The single “Need You Tonight” became the band’s first No, 1 song on the US charts. All three of the subsequent singles from Kick—“Devil Inside,” “New Sensation,” and “Never Tear Us Apart”, reached Billboard’s Top 10. INXS swept the MTV Video Music Awards in September of 1988 with five awards for the “Need You Tonight/Mediate” video. In January, the group received its first Grammy nomination for “Best Rock Performance by a Group.”
INXS had arrived and with heavy rotation on MTV the band could no wrong. INXS tied for second place in the list of artists with the most videos played on MTV. At the time, they had 37 different clips.
Hutchence, would deal with their celebrity with varying degrees of success. His romance with Australian singer Kylie Minogue and model Helena Christensen brought media scrutiny, the singer’s
private life was never out of the press. Hutchence’s relationship with UK television presenter Paula Yates began while she was married to Live Aid organiser Bob Geldof. The couple later divorced in 1996 and during July of the same year, Hutchence and Yates had a daughter, Heavenly Hiraani Tiger Lily. Media scrutiny was intense and Hutchence assaulted a photographer who had followed the couple.
Since a freak accident in 1992 robbed him of most of his senses of taste and smell, Hutchence had become increasingly prone to bouts of depression. He would burst into tears for the slightest reason. In late 1995, he started taking Prozac, the controversial anti-depressant.
Returning to Sydney, on Tuesday 18 November 1997, Hutchence checked into the Ritz Carlton Hotel in Double Bay. He was in Sydney for a concert tour to mark the twentieth anniversary of the band’s birth, and Hutchence, at 37, had a special purpose. He was preparing for the arrival of his girlfriend, Paula Yates, and their 16 month-old daughter. Hutchence had become exasperated by the couple’s treatment at the hands of the British tabloids, and of the endless legal battles with Yates’s former husband. Hutchence planned to set up a base for his new family Down Under, from where he would embark on the next stage of his career as a solo singer and actor.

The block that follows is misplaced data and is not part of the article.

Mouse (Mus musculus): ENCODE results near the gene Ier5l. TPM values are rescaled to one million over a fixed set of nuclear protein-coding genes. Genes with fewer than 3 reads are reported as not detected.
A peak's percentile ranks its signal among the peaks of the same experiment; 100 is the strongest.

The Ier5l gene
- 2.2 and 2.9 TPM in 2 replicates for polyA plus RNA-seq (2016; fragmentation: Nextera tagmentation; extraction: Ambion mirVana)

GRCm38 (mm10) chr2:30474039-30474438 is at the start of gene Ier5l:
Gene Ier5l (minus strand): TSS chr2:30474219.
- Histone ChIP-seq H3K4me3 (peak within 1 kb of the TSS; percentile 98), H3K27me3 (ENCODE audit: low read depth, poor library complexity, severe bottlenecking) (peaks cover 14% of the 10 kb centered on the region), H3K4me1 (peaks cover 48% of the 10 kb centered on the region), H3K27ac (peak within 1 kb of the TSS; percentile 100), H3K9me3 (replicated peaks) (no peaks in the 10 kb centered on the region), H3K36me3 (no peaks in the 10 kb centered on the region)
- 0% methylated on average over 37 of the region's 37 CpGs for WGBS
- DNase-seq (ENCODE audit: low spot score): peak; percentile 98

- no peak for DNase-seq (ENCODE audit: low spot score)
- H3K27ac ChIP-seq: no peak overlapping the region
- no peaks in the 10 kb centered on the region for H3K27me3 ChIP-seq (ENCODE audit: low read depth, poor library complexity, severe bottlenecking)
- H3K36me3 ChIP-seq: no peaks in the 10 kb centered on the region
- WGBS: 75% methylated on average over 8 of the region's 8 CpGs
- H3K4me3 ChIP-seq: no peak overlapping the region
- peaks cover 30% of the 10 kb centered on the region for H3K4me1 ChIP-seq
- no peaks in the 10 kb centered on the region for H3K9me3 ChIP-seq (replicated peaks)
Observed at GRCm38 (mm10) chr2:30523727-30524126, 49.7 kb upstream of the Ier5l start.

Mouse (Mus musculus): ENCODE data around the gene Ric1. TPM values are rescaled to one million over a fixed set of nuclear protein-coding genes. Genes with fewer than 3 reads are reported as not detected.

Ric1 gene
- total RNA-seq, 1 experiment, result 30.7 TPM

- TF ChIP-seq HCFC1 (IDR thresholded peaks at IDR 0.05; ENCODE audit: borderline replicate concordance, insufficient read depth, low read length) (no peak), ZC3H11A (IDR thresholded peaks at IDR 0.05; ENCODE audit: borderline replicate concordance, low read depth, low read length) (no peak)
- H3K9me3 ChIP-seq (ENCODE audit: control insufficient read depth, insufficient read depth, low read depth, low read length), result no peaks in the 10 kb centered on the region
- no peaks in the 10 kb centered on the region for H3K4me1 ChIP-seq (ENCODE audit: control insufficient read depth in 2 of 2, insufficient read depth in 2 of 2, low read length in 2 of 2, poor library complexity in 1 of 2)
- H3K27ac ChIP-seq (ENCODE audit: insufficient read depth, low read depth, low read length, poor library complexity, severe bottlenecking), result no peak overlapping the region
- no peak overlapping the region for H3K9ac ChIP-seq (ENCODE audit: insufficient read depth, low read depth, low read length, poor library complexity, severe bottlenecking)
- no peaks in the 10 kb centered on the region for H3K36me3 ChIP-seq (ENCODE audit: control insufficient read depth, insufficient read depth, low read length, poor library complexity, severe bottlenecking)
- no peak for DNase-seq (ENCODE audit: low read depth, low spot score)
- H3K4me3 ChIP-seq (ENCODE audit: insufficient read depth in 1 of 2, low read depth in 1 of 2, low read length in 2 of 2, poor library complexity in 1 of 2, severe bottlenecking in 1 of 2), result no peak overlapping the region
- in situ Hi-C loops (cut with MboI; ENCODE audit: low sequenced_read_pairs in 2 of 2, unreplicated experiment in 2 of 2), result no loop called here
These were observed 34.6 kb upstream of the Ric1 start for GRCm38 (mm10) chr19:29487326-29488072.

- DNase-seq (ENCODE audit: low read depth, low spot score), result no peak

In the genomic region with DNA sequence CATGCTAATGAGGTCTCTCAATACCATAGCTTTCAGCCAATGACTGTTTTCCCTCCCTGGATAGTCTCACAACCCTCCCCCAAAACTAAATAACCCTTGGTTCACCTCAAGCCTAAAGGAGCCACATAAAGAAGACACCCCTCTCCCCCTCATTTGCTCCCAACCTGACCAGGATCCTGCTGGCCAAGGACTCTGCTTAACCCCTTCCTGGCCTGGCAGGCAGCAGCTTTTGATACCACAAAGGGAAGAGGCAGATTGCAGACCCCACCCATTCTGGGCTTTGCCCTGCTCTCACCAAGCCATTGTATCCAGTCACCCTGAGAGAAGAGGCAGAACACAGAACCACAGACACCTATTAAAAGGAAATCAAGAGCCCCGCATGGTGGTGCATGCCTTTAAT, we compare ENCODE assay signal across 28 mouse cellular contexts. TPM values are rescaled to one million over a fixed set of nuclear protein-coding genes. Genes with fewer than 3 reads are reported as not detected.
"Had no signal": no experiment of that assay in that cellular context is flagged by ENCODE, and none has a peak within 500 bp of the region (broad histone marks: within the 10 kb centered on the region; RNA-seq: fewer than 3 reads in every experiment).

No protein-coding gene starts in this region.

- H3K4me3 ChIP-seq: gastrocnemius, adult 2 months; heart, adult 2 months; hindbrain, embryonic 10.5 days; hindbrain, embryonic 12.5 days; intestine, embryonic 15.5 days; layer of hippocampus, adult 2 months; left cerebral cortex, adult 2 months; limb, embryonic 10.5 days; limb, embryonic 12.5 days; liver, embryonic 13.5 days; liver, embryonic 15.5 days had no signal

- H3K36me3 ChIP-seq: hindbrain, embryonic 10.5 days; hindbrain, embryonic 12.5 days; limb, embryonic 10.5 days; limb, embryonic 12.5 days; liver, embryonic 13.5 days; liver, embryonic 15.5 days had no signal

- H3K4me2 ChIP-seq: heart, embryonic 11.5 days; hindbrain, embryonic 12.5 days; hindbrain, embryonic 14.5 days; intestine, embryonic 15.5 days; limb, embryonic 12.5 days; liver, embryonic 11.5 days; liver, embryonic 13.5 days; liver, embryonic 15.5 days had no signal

The night before his death Hutchence sank into despair. The trigger was a phone call from Yates in London when she told him the custody case had been adjourned, so she would not be going to Australia with the children after all. Hutchence made several calls to friends who all later reported how distraught the singer had become.
On 22 November 1997, Hutchence was found dead in his Ritz-Carlton hotel room. Hutchence had tied a belt around his neck, attached the buckle to a door handle and hanged himself. The buckle broke away, and, when a maid went into the room shortly before midday, she found Hutchence’s naked body kneeling on the floor facing the door.
On 6 February 1998, after an autopsy and coronial inquest, New South Wales State Coroner, Derrick Hand, presented his report which ruled that Hutchence’s death was a suicide while depressed and under the influence of drugs and alcohol.
On 17 September 2000, Paula Yates was found dead in bed from a suspected drug overdose.
Hutchence was the greatest rock star Australia had ever produced and INXS the biggest band and sadly, by the time he died, Hutchence was known less for his music and more for his turbulent lifestyle.